Female Prisoner #701: Scorpion ★★★★½

This is the third year that I’ve participated in an online White Elephant game, and maybe I’m just lucky, but I’ve gotten three total winners in a row.

The first year I received CONFESSIONS OF A CHINESE COURTESAN, which I had never heard of and wasn’t looking that much forward to (it looked like soft-core porn), but in actuality turned out to be an awesome and super-gory martial-arts revenge film.

The second year I got the equally awesome Australian exploitation flick TURKEY SHOOT (a.k.a. ESCAPE 2000). Having seen the great documentary about Ozploitation, NOT QUITE HOLLYWOOD, I was psyched to watch this and it did not let me down.

This year I received FEMALE PRISONER #701: SCORPION, another movie I’d never heard of, and…it was the best one yet. (I also realized that every one of these involves protagonists who have been wrongly imprisoned. Weird.)

FEMALE PRISONER #701: SCORPION is the story of Matsu (Meiko Kaji), a young woman who has been put behind bars after being duped by the cop she thought was in love with her. She is violently abused in prison by both the guards, and a gang of tough female prisoners who think they run the population. Some of the abuse is legitimately unsettling and ugly (especially when leering guards threaten to sexually violate her with a baton), but what makes it ok is that we know the film will eventually involve Matsu giving all these jerks their much-deserved comeuppance.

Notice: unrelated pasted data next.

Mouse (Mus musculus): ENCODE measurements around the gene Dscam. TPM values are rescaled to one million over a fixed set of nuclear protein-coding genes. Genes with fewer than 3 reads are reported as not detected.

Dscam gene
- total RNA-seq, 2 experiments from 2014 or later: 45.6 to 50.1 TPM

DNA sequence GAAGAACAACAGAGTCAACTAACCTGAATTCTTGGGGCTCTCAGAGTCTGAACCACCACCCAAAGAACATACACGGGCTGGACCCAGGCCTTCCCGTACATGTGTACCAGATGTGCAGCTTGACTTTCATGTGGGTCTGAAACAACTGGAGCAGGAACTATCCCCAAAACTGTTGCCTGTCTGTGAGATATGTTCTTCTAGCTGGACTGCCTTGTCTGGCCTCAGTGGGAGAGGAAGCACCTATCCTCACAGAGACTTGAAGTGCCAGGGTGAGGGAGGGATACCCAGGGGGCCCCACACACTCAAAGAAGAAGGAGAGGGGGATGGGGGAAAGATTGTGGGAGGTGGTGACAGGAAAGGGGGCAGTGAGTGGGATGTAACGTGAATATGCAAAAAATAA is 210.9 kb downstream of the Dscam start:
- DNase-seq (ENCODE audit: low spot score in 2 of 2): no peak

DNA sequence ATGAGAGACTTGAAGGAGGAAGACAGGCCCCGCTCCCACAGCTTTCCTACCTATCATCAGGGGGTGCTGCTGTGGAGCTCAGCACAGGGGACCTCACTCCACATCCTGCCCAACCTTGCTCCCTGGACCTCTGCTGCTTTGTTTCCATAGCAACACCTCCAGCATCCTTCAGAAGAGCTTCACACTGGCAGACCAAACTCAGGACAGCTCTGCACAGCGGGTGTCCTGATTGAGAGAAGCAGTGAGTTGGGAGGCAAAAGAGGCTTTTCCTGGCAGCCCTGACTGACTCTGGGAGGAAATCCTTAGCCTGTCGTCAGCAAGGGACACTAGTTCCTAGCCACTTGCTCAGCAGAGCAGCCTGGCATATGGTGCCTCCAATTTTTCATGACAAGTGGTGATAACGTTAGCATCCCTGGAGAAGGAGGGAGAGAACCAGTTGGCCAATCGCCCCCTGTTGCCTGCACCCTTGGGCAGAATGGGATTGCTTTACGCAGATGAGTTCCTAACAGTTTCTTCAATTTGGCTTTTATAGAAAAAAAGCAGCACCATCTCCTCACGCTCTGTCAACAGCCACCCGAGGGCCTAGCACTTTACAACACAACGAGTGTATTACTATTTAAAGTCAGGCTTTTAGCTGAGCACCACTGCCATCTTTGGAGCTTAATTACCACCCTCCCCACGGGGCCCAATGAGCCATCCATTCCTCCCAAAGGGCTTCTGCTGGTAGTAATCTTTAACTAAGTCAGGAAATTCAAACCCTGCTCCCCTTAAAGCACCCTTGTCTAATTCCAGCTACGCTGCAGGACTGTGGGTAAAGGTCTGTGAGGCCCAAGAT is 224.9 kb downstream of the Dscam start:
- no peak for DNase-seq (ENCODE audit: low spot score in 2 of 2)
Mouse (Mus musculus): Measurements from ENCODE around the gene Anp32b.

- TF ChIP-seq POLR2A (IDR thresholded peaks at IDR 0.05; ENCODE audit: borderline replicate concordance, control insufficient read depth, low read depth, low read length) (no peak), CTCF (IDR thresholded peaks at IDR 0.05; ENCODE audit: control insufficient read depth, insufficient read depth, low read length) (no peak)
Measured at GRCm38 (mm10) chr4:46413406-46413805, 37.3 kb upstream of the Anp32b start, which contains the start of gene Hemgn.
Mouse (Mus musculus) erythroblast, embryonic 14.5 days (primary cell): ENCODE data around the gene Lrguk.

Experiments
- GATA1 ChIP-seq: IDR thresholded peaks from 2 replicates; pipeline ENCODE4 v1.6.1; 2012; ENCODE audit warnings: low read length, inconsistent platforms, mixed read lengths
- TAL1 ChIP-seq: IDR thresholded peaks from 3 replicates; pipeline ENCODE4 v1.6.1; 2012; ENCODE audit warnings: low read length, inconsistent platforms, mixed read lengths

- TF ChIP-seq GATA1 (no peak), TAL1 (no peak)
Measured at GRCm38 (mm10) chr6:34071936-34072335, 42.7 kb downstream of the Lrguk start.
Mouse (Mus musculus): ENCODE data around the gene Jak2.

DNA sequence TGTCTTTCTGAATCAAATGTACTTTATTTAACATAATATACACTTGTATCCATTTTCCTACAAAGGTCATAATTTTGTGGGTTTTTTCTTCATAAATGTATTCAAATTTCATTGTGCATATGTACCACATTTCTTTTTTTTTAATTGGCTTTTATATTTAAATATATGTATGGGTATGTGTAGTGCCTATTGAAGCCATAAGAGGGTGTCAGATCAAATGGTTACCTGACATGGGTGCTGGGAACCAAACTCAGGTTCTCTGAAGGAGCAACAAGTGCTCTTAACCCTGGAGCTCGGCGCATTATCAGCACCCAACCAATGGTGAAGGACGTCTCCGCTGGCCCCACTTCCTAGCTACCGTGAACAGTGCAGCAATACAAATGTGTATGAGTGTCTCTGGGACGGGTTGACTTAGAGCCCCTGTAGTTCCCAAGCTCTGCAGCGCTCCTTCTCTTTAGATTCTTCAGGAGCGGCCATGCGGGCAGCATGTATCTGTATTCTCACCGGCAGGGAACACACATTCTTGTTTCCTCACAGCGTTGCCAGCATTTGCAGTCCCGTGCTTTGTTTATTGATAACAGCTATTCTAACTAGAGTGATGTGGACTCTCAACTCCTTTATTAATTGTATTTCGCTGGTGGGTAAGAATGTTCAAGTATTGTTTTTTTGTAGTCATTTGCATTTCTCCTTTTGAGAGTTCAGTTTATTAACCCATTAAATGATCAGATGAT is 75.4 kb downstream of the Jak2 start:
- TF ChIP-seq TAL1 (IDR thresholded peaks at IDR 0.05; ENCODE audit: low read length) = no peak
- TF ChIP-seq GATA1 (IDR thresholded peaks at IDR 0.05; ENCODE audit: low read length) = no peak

This film is a total blast, plain and simple. I felt its influence on Quentin Tarantino right from the beginning, even before I heard Meiko Kaji’s haunting “Urami Bushi” on the soundtrack (which he later used to great effect at the climax of KILL BILL: VOL. 1) It’s gritty, violent, fast-paced, darkly funny, and surprisingly cinematic as well. There are things the filmmakers do with lighting, set design, backdrops, slow-motion photography, and even some miniatures that are flat-out amazing. It’s also just freaking crazy. The first scene in the movie to make me sit up and go “Whoa, what the hell IS THIS?” involves a door, a shard of glass, the color blue, and some very dramatic makeup. That’s all I’ll say, except that Dario Argento would have been proud.

Do yourself a favor and check this out, especially if you consider yourself a fan of revenge flicks, Tarantino’s in particular.

Report this review